Make your own free website on


Hermandad spinoff group in the soup

Housing group may lose $50,000

Hermandad spinoff Citizens in Action failed to file a '99 tax return.

June 4, 2001


SANTA ANA - A nonprofit housing group spun off from troubled Hermandad Mexicana Nacional stands to lose a $50,000 state grant because it failed to file its annual tax return.

Citizens in Action Community Development Corp., a group whose founding board members include Hermandad leader Nativo Lopez, had its corporate status suspended in January because board members did not file the group's 1999 tax return, according to the state Franchise Tax Board. The 1999 tax return is nearly eight months overdue.

The suspension by the Franchise Tax Board prompted Assemblyman Lou Correa, D-Anaheim, to ask that the $50,000 grant for Citizens in Action be pulled. The money was approved by the Legislature last year.

"It's not normal for a not-for-profit or for any corporation to have their corporate status suspended," Correa said last week. He sent a letter May 24 to a legislative committee asking that the funding be stopped.

The potential loss of funds leaves Citizens in Action following a pattern similar to that of Hermandad, which had its corporate status suspended in August 2000 for failing to file tax returns three straight years. Hermandad also has been cut off from state grants.

Citizens in Action Chief Operations Officer William Parker expressed confidence that the state money would not be taken and that the group's corporate status would be restored within 10 days. He said the group did file its tax return, but he would not release it. Nonprofits are required to make tax records available.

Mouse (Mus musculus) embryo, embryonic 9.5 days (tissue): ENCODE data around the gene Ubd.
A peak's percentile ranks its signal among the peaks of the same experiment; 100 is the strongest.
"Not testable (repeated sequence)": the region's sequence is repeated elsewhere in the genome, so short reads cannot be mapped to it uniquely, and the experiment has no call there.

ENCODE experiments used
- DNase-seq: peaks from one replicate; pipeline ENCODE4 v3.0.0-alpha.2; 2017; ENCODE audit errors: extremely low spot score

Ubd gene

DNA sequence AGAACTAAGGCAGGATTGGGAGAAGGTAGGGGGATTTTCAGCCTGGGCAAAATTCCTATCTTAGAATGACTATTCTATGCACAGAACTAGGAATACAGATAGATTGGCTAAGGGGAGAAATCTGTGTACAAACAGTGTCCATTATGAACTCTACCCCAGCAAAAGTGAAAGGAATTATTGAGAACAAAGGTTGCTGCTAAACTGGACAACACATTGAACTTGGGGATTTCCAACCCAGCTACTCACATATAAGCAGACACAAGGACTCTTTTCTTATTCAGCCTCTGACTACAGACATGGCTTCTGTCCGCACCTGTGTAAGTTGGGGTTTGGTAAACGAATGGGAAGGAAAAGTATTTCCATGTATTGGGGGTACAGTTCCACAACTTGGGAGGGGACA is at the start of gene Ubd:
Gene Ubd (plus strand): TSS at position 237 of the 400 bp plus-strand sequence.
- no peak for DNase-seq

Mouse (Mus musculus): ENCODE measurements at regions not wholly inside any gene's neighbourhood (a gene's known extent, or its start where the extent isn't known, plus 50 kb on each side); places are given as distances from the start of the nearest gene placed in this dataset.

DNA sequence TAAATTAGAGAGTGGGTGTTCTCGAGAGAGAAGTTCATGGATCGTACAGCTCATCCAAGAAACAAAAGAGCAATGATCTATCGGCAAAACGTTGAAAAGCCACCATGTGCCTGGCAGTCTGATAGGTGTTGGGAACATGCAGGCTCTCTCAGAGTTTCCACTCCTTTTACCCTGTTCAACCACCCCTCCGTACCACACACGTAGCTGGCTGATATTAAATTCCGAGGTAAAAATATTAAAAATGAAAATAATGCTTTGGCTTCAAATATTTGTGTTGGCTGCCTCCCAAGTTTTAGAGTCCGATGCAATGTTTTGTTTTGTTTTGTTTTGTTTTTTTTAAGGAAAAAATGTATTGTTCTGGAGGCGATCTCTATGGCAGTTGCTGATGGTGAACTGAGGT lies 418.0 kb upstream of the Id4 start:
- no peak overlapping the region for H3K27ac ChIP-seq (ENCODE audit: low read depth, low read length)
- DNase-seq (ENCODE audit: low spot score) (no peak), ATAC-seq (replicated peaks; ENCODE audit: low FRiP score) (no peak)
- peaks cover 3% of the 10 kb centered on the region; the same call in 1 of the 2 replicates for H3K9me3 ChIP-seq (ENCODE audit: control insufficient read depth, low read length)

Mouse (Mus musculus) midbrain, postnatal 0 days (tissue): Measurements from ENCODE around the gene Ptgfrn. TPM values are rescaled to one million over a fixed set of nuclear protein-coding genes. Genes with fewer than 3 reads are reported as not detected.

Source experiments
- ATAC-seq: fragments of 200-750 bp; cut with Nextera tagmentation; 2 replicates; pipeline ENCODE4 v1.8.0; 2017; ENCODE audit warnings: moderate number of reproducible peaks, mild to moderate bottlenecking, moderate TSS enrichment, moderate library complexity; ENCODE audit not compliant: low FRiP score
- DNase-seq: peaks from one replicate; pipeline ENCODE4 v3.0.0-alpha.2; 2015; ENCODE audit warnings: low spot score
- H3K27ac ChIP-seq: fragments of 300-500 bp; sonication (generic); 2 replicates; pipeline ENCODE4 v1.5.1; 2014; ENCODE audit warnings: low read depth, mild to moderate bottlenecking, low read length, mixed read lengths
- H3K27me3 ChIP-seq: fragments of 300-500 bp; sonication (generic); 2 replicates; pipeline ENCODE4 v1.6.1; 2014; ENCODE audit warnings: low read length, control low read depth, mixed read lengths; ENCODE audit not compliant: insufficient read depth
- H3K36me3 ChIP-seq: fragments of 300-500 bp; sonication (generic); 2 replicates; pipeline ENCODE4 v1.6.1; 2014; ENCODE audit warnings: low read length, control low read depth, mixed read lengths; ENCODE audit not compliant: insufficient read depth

"All that will be rescinded," Parker said Friday. "Trust me."

Losing the money would threaten the group's efforts to launch a computer-technology center for low-income families at 825 N. Broadway.

Citizens in Action bought the Broadway building from Hermandad for $1.2 million in October 1998 - three months after Hermandad faced state scrutiny over how it spent public funds, records show.

Citizens in Action formed earlier that year. Lopez was a board member in 1998, records show. He says he left in 1999.

Lopez said Hermandad sold its building because Hermandad was near bankruptcy. Hermandad now faces more trouble. Last month, the Department of Education filed a $17 million lawsuit against Lopez and Hermandad, contending that the immigrant rights group cannot account for millions in grants intended for English and citizenship classes. Lopez denies any wrongdoing at Hermandad. Hermandad continues to have the flagship presence in the Broadway building where Citizens in Action operates. But Parker said there are no current direct ties.

"They're a tenant; that's what they are," he said.

Lopez said Citizens in Action was created to provide much-needed economic development to the Hispanic community. The group initially sought $2 million in state grants to help pay off its building. Although the $50,000 was approved last year, it has yet to reach Citizens in Action. The group also has built one home for an immigrant family in Stanton.

The Stanton house was sold to Sidney and Consuelo Aramayo for $180,000 last summer, records show. The family had nothing but praise for Citizens in Action. The group has kept a low profile. When the Aramayo family moved in, there was no ceremony at the new house.

"I've never heard of them," said Helen Brown, president of Santa Ana's nonprofit Civic Center Barrio Housing Corp.

Citizens in Action Chairman Juan Garcia acknowledges that the group has done a poor job of self-promotion. Board member Abel Medina, who heads Hermandad's operations in Ontario, said the group hopes to do more housing projects.

In the meantime, Citizens in Action is selling its building to Michael Harrah, who owns much of downtown Santa Ana.

"Sometimes it's hard for a young group like this to have a big building," Medina said.

Register staff writer Ron Campbell contributed to this report.